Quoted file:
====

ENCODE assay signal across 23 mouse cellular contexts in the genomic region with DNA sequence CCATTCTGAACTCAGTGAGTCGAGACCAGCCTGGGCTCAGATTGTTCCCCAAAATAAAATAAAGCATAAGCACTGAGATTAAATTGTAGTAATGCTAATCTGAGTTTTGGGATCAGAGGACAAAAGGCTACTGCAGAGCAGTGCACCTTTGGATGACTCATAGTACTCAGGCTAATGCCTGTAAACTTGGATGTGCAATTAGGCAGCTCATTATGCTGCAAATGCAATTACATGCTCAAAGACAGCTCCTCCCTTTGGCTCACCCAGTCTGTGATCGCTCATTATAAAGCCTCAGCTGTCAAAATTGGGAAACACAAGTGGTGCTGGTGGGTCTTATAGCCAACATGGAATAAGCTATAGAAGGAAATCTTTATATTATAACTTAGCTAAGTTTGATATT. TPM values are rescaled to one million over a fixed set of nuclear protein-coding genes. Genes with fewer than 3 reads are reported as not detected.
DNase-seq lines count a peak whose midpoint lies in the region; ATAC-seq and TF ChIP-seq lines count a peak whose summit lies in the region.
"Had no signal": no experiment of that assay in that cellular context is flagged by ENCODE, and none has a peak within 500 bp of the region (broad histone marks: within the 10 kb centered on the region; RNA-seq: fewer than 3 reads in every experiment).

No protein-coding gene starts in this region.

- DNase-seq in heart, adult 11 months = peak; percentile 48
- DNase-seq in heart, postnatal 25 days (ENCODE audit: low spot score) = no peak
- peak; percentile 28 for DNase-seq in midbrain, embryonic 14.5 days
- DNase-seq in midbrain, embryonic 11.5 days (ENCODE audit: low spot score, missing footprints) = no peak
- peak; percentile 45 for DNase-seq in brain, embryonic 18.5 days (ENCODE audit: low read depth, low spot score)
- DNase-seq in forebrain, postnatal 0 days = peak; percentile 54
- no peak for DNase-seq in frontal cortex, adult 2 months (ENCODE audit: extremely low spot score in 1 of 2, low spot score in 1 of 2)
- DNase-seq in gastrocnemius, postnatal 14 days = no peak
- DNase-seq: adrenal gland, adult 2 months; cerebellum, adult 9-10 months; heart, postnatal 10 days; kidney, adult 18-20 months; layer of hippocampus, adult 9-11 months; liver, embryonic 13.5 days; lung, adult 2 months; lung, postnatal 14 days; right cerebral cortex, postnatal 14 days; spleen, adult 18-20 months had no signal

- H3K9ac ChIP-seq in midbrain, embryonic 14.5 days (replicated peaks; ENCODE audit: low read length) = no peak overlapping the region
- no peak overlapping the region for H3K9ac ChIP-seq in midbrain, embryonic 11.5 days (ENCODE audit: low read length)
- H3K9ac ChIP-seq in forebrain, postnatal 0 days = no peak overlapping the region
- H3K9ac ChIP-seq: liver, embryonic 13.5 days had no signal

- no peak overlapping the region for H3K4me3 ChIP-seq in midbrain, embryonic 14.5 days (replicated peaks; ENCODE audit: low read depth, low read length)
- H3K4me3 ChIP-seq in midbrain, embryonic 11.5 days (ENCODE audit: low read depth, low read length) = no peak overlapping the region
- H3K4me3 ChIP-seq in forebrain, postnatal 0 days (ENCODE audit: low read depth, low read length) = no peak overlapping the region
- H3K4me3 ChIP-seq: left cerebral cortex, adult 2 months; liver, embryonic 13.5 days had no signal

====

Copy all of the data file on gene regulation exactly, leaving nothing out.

ENCODE assay signal across 23 mouse cellular contexts in the genomic region with DNA sequence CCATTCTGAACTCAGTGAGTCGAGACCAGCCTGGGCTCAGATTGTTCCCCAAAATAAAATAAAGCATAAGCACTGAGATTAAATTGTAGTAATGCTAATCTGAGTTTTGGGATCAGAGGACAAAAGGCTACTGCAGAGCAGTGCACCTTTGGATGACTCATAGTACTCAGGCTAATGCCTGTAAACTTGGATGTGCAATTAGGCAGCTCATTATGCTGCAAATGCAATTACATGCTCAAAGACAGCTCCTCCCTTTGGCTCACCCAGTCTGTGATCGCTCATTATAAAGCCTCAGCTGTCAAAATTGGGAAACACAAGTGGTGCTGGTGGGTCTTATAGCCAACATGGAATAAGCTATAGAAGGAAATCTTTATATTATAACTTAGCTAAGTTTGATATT. TPM values are rescaled to one million over a fixed set of nuclear protein-coding genes. Genes with fewer than 3 reads are reported as not detected.
DNase-seq lines count a peak whose midpoint lies in the region; ATAC-seq and TF ChIP-seq lines count a peak whose summit lies in the region.
"Had no signal": no experiment of that assay in that cellular context is flagged by ENCODE, and none has a peak within 500 bp of the region (broad histone marks: within the 10 kb centered on the region; RNA-seq: fewer than 3 reads in every experiment).

No protein-coding gene starts in this region.

- DNase-seq in heart, adult 11 months = peak; percentile 48
- DNase-seq in heart, postnatal 25 days (ENCODE audit: low spot score) = no peak
- peak; percentile 28 for DNase-seq in midbrain, embryonic 14.5 days
- DNase-seq in midbrain, embryonic 11.5 days (ENCODE audit: low spot score, missing footprints) = no peak
- peak; percentile 45 for DNase-seq in brain, embryonic 18.5 days (ENCODE audit: low read depth, low spot score)
- DNase-seq in forebrain, postnatal 0 days = peak; percentile 54
- no peak for DNase-seq in frontal cortex, adult 2 months (ENCODE audit: extremely low spot score in 1 of 2, low spot score in 1 of 2)
- DNase-seq in gastrocnemius, postnatal 14 days = no peak
- DNase-seq: adrenal gland, adult 2 months; cerebellum, adult 9-10 months; heart, postnatal 10 days; kidney, adult 18-20 months; layer of hippocampus, adult 9-11 months; liver, embryonic 13.5 days; lung, adult 2 months; lung, postnatal 14 days; right cerebral cortex, postnatal 14 days; spleen, adult 18-20 months had no signal

- H3K9ac ChIP-seq in midbrain, embryonic 14.5 days (replicated peaks; ENCODE audit: low read length) = no peak overlapping the region
- no peak overlapping the region for H3K9ac ChIP-seq in midbrain, embryonic 11.5 days (ENCODE audit: low read length)
- H3K9ac ChIP-seq in forebrain, postnatal 0 days = no peak overlapping the region
- H3K9ac ChIP-seq: liver, embryonic 13.5 days had no signal

- no peak overlapping the region for H3K4me3 ChIP-seq in midbrain, embryonic 14.5 days (replicated peaks; ENCODE audit: low read depth, low read length)
- H3K4me3 ChIP-seq in midbrain, embryonic 11.5 days (ENCODE audit: low read depth, low read length) = no peak overlapping the region
- H3K4me3 ChIP-seq in forebrain, postnatal 0 days (ENCODE audit: low read depth, low read length) = no peak overlapping the region
- H3K4me3 ChIP-seq: left cerebral cortex, adult 2 months; liver, embryonic 13.5 days had no signal